Facebook rolls out free VoIP calling through iPhone Messenger

When Facebook sent an invite to journalists stating that they had an important announcement, most tech analysts were thinking that this would be about the much rumored Facebook Phone. Instead, Facebook presented Graph, which is a sophisticated search based on user posts, shares, likes and comments. After the Facebook Graph announcement, most users and analysts had just about given up on Facebook Phone. Now, it seems that Facebook Phone is a reality, but just not in the way most thought it would be. If you’re familiar with the standalone Facebook Messenger app for the iPhone and Android, you will be glad to hear that the app now supports VoIP calling.

(Image credit: The Verge)

For iOS users, there is no need to download an upgrade. It is expected that the Android version will come out with this feature soon. At this moment, service is limited to within the U.S., although Facebook had tested the feature in Canada in the recent weeks, too. Given the social network’s popularity worldwide, we can perhaps expect an international rollout in the weeks to come.

To make a voice call, simply open a chat with the contact you wish to call, and then press the “I” information icon. If both you and your friend can do calls, you will see a “free call” button, which you can press to make the VoIP call. Calls can be done through either WiFi or mobile data networks.

One reason why there has not been any news regarding rollouts and updates or other implementation details is because Facebook has not been actively advertising this service. However, the social network has long been implementing video calling on its web interface. After all, the company partnered with Skype and Microsoft in 2010. Microsoft is also actively investing in the social network. You may note that its default search engine is even Bing.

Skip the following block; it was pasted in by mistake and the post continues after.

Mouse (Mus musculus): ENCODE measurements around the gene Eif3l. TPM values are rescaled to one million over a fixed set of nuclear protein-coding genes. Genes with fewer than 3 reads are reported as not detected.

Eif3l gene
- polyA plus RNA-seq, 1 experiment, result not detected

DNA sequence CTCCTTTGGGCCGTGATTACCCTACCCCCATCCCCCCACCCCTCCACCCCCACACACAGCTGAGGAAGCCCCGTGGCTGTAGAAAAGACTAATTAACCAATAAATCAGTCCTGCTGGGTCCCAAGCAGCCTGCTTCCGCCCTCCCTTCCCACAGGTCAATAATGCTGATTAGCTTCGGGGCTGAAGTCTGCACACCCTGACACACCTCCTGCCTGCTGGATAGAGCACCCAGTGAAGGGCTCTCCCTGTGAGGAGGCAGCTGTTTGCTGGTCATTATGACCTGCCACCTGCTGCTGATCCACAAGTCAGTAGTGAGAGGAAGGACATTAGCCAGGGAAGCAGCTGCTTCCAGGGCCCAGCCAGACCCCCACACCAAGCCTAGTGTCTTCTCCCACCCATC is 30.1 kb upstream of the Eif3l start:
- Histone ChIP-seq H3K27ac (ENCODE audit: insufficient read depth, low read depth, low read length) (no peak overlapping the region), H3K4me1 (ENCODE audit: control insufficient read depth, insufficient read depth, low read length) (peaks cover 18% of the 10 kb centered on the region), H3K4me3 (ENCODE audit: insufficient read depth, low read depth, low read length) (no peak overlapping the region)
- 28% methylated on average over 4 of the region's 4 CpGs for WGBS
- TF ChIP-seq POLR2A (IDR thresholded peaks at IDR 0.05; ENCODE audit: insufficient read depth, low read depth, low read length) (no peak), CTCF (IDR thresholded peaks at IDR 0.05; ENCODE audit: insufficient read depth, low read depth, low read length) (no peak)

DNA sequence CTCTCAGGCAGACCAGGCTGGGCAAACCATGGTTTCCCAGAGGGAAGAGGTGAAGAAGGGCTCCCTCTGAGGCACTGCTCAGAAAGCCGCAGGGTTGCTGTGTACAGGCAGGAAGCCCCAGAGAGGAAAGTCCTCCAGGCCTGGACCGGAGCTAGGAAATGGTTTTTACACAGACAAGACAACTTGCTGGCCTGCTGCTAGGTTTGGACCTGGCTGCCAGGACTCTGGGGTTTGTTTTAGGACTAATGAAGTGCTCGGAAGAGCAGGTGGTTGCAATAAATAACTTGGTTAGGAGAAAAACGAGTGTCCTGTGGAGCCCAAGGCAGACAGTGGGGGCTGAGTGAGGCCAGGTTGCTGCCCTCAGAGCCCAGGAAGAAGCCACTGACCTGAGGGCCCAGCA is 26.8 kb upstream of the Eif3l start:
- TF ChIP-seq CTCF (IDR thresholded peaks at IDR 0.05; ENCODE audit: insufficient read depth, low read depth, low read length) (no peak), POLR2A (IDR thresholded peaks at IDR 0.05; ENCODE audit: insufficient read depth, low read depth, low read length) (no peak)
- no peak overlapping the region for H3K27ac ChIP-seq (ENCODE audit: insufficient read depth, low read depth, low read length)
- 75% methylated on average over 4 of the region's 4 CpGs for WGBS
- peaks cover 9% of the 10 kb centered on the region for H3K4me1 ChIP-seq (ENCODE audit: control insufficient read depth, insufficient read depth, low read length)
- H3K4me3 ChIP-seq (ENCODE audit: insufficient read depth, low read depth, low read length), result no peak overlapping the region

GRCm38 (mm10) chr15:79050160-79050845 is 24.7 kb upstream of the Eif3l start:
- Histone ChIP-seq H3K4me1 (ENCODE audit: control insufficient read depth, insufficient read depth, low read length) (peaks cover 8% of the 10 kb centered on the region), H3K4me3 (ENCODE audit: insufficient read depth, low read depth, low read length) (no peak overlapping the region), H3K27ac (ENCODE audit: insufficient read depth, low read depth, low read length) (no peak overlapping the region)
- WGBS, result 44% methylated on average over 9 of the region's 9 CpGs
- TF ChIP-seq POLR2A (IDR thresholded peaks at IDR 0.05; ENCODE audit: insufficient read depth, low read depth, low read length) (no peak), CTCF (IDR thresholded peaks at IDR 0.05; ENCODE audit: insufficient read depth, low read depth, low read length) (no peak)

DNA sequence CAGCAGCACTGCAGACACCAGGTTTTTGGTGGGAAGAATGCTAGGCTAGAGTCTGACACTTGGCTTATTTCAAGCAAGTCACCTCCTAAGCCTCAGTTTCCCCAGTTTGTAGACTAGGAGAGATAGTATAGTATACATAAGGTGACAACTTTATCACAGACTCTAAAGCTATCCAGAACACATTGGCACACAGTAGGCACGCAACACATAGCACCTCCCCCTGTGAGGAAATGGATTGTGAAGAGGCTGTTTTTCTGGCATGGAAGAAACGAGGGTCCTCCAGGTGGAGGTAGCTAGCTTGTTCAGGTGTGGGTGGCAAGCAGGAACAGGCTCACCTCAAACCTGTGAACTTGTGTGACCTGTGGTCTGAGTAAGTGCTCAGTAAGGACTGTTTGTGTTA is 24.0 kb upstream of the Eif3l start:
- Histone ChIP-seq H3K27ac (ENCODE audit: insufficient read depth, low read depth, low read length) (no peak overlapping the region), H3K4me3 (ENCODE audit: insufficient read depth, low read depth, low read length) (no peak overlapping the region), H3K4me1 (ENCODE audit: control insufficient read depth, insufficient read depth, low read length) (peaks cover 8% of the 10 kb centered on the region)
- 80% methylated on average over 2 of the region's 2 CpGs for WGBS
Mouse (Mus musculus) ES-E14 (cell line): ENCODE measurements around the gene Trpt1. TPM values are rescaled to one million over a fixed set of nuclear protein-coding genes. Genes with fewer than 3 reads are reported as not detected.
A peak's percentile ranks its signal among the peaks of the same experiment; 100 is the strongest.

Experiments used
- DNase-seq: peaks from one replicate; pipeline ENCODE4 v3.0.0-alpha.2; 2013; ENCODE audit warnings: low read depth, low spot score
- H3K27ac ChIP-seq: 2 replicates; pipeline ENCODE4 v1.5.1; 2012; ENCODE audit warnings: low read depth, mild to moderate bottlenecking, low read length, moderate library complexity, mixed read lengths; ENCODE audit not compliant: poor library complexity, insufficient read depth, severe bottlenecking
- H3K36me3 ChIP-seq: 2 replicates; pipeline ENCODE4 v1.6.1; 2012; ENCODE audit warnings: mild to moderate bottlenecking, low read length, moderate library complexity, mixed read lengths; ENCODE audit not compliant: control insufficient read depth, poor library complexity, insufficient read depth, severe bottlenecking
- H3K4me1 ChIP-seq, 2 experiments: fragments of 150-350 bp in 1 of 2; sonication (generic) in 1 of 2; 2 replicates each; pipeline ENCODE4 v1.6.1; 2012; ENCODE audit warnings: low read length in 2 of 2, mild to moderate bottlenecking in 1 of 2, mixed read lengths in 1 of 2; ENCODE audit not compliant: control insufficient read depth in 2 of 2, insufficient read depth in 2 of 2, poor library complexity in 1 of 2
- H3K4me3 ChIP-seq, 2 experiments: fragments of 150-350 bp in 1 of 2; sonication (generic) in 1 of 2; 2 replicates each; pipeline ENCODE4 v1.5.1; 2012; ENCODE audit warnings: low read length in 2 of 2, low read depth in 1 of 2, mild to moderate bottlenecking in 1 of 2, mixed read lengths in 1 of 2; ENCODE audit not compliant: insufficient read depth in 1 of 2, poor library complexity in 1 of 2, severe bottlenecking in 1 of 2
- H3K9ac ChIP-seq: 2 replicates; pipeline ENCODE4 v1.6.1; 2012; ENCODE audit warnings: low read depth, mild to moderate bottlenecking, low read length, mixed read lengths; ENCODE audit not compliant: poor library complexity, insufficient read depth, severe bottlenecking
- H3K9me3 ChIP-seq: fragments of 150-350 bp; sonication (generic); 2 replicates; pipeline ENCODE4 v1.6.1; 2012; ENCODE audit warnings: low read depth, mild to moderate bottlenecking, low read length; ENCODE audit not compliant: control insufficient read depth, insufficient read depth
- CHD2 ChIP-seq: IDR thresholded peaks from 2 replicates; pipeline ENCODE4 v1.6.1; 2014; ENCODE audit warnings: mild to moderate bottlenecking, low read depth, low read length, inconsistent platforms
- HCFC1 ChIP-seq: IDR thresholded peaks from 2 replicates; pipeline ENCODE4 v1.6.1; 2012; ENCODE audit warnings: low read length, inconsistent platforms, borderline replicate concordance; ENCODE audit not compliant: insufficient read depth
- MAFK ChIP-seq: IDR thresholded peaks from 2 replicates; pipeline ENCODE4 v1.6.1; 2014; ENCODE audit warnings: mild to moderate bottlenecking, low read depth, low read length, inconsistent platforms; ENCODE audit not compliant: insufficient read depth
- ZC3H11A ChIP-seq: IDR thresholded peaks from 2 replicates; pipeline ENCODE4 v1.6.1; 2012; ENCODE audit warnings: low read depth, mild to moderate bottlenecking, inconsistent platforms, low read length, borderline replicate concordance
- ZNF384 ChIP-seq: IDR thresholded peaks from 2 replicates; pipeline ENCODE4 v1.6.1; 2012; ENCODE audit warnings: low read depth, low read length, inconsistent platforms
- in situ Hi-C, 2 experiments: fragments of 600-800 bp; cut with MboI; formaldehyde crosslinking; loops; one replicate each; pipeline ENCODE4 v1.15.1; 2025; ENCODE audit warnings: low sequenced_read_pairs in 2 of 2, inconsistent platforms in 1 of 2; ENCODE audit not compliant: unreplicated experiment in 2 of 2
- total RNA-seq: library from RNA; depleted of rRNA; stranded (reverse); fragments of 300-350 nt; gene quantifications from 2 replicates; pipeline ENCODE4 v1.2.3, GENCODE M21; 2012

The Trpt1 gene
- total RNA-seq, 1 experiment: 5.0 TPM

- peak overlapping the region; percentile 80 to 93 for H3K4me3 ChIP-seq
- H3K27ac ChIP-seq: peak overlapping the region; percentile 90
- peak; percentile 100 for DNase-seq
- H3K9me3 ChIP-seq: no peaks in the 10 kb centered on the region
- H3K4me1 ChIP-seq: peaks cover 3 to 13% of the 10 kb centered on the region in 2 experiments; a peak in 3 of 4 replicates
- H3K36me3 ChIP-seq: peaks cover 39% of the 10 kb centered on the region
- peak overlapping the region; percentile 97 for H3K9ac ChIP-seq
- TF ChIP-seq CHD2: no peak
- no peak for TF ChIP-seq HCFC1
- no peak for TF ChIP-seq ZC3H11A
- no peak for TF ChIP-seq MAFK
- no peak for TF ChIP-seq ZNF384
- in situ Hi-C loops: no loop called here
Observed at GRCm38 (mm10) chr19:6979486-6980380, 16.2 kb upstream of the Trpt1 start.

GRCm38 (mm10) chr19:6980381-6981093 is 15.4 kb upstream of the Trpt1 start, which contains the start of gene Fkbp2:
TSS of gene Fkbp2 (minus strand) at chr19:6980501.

What’s interesting to note is that iPhone users did not even have to upgrade their Messenger app for the feature to appear, giving credence to the idea that the nascent feature had been planned from the start. It’s possible that the feature has actually been included in the last round of downloads, but has been throttled at the server level. Recall that the latest release of Messenger introduced the ability to record voice messages.

VoIP on Facebook has a captive market, which just so happens to be one of the largest in the world. As of end 2012, Facebook reportedly has more than 1 billion active users. This user base can be a big source of income, if not from direct revenue streams, but from big data, which seems to be Facebook’s main line of business right now. With a calling feature, Facebook will be able to keep track of which contacts you are fond of messaging or communicating with, thereby improving the so-called social graph that has become the currency of Facebook’s business.

So far, though, Messenger still does not have video calling, which puts it at a disadvantage compared with Skype, FaceTime and other similar offerings like Asian efforts such as LINE, KakaoTalk and WeChat. However, it’s the captive market that will be important here. Most of your friends are likely on Facebook already, so they will be just a phone call away.

Source: The Verge

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